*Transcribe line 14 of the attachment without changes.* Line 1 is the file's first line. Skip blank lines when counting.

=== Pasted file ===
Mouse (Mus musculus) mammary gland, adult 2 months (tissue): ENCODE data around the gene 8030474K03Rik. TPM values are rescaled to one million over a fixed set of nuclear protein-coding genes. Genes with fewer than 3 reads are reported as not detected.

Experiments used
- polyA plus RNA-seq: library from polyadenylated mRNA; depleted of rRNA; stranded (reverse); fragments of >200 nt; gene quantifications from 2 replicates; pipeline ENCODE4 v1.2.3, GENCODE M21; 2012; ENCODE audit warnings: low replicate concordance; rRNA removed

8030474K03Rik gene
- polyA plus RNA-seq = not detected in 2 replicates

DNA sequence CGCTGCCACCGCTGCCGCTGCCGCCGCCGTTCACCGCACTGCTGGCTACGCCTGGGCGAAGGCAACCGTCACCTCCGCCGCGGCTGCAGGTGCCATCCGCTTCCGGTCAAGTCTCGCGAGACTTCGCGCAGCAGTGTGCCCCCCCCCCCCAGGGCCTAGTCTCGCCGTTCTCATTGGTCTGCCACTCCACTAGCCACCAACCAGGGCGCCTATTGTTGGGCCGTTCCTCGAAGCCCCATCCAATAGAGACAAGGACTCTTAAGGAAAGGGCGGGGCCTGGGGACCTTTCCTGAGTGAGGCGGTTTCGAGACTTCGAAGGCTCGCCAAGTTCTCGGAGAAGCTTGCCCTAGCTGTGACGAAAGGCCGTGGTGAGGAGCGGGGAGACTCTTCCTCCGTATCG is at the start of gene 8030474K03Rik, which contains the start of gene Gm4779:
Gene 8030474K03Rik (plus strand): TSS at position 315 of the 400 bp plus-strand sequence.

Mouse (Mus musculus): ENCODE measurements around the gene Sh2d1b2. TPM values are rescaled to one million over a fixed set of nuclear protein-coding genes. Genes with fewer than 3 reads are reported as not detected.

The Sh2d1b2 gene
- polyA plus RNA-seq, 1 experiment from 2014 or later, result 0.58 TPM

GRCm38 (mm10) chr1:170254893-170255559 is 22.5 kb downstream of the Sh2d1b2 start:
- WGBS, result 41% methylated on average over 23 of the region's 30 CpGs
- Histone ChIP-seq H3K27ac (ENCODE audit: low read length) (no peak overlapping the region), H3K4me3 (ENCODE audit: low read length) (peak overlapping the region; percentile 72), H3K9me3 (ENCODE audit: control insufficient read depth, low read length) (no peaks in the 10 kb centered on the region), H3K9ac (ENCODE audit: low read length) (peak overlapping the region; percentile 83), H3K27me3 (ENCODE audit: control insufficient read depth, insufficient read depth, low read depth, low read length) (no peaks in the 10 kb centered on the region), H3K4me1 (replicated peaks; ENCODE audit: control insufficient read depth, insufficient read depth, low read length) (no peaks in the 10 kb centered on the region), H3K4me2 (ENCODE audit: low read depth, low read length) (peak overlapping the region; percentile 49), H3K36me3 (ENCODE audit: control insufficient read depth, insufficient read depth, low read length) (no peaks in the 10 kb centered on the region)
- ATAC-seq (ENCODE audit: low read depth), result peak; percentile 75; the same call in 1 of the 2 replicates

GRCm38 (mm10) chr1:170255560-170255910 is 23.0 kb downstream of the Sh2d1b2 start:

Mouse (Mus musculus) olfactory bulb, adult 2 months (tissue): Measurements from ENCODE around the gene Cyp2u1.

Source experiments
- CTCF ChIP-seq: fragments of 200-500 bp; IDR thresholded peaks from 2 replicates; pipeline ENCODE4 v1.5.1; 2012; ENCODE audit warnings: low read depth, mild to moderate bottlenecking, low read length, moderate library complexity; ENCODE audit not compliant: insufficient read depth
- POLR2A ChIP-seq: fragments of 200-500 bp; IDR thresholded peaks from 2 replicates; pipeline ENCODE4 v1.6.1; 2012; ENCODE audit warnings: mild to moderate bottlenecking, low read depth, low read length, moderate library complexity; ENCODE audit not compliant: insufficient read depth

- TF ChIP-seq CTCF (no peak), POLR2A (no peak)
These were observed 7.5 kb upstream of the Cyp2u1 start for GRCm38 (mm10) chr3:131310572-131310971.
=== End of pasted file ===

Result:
- ATAC-seq (ENCODE audit: low read depth), result peak; percentile 75; the same call in 1 of the 2 replicates